It’s not easy to do, but it can help you to pay off your debt sooner.
Step 7: Set a Strategy
You may want to decide on a strategy for paying off your credit card debt.
You can choose from several methods, including the snowball, avalanche and blizzard methods.
The Snowball Method
This means paying off the smallest loan first. The idea is that you get it paid off quickly to motivate you. Then use the money you were spending to pay it off to move to the next debt.
Pay off this one, and keep moving up. Keep going until you have paid off all your debts.
The Avalanche Method
The avalanche method is where you first decide to pay off the loan with the highest interest rate. Then, once that is paid off entirely, you focus on the next most expensive debt.
The Blizzard Method
This is a combination of the two above methods. With this, you focus on paying off the smallest debt, then switch to the avalanche method.
You then switch back to the next smallest debt when you want a motivational boost. So keep switching between the two and stay motivated.
Step 8: Get Credit Counseling if You Need It
These strategies can all help you get out of credit card debt. But one that you should not dismiss is getting credit counselling.
There may be organizations in your area that offer this. They can help you better understand your debts and finances, come up with a budget, and help you find the right solution to paying off your debts.
Credit counselling can be a good starting place if you feel like your debt is insurmountable.
It’s never pleasant to have lots of credit card debt. However, credit cards have many benefits, including premium perks, cashback and more, and they provide a convenient way to spend.
But this convenience can also be part of the problem. Sometimes, you can spend more than you can afford and cannot pay back your credit card debt due to the high-interest rates.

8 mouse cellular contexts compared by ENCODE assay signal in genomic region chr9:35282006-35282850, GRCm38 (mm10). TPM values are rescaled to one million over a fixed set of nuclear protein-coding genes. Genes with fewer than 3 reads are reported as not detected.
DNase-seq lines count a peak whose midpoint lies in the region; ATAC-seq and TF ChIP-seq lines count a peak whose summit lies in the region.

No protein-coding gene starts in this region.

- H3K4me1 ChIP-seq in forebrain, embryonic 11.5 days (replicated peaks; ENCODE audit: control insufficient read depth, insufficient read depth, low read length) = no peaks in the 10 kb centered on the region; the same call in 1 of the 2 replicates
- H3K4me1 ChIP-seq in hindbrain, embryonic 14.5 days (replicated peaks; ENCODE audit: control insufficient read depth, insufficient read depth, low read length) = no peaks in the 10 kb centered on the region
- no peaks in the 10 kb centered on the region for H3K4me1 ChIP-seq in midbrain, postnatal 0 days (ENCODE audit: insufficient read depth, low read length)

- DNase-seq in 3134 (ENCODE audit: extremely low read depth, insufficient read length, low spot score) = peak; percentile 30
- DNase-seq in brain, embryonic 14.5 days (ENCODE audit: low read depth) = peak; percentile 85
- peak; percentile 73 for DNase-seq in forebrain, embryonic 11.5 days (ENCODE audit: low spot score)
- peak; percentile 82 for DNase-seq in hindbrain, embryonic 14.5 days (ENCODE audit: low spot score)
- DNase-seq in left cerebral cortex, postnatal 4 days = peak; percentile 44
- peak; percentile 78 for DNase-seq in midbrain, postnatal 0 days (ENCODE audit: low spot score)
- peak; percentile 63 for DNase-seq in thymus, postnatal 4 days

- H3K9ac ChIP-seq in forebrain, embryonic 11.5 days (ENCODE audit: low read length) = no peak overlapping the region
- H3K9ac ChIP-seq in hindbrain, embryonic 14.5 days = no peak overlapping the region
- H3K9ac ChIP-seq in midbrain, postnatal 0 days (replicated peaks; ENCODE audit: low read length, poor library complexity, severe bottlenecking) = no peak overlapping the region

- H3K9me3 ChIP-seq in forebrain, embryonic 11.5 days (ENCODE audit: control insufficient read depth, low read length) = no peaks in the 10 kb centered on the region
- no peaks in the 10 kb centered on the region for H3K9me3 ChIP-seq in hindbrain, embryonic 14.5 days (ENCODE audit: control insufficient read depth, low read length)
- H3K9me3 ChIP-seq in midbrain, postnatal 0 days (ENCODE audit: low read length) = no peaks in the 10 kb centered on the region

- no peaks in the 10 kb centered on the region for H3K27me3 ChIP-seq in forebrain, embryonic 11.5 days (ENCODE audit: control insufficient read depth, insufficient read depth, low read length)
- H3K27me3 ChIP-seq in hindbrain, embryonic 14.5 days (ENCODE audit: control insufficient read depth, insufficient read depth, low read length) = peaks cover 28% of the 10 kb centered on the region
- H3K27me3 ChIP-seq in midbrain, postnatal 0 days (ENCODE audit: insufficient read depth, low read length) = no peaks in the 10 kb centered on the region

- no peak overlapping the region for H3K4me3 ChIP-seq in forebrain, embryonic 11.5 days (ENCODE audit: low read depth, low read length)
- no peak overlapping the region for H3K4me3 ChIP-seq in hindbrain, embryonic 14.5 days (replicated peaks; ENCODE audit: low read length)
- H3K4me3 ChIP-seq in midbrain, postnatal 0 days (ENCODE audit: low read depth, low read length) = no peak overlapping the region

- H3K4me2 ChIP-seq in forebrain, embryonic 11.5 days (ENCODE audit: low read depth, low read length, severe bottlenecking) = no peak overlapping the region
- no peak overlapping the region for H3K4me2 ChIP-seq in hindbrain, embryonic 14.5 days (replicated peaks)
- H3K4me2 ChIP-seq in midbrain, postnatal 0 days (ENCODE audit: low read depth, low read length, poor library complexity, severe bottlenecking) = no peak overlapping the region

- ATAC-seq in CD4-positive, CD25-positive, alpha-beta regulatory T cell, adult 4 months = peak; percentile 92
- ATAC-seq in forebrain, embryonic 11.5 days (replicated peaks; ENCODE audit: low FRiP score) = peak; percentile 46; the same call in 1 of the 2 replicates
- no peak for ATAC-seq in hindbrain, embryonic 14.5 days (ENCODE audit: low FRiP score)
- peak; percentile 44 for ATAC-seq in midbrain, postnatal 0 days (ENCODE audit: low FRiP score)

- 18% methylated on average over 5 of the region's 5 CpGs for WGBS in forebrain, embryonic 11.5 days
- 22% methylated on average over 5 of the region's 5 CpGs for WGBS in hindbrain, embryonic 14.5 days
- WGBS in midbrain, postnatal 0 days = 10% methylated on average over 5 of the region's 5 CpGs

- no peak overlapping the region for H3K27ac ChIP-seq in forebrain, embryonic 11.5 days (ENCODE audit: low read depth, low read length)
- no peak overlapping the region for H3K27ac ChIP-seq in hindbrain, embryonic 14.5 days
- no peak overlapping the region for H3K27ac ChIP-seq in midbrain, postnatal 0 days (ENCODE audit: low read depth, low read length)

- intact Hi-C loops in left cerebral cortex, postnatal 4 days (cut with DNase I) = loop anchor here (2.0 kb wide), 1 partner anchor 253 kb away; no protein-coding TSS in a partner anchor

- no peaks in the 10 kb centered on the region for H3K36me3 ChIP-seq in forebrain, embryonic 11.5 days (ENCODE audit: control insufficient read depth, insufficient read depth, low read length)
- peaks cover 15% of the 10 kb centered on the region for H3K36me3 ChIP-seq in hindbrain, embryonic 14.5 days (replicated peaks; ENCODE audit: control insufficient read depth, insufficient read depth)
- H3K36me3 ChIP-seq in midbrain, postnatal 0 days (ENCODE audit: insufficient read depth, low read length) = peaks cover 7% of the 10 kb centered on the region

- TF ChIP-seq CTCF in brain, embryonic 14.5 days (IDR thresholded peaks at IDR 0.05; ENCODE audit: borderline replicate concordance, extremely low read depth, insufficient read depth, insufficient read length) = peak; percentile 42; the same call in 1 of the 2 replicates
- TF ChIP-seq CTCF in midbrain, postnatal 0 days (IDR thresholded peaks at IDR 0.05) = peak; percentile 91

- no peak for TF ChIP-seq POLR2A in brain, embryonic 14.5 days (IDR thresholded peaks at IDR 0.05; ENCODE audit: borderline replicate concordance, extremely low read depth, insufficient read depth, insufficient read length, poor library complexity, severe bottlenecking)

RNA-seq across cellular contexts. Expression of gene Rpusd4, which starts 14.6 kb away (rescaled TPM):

The eight strategies in this guide provide a good starting point to get out of credit card debt. But always seek help if you are struggling to pay back your debt.
Credit counselling can be a great way to get more control over your debts. You may even be able to get government help with credit card debt, and then you can focus on paying them off and getting debt-free sooner.
Can you get rid of credit card debt without paying?
You will always have to pay off your debt. The only option would be to declare bankruptcy, but you should consider this very carefully before doing.
How can I cancel the credit cards I owe money on?
You can close a credit card with a balance, but you will still have to pay off the money you owe, and interest will continue to accrue.
What happens if I don’t pay my credit card for five years?
Failing to pay off your credit card for five years will affect your credit rating, and your lender will start contacting you to request the missing payments. In addition, if you continue to fail to make your payments, you could face further problems, including visits from debt collection agents.
What is considered high credit card debt?
High credit card debt is anything you struggle to pay back, so the amount depends on your financial situation. If your minimum payment is more than 10% of your net income, this is generally considered too high.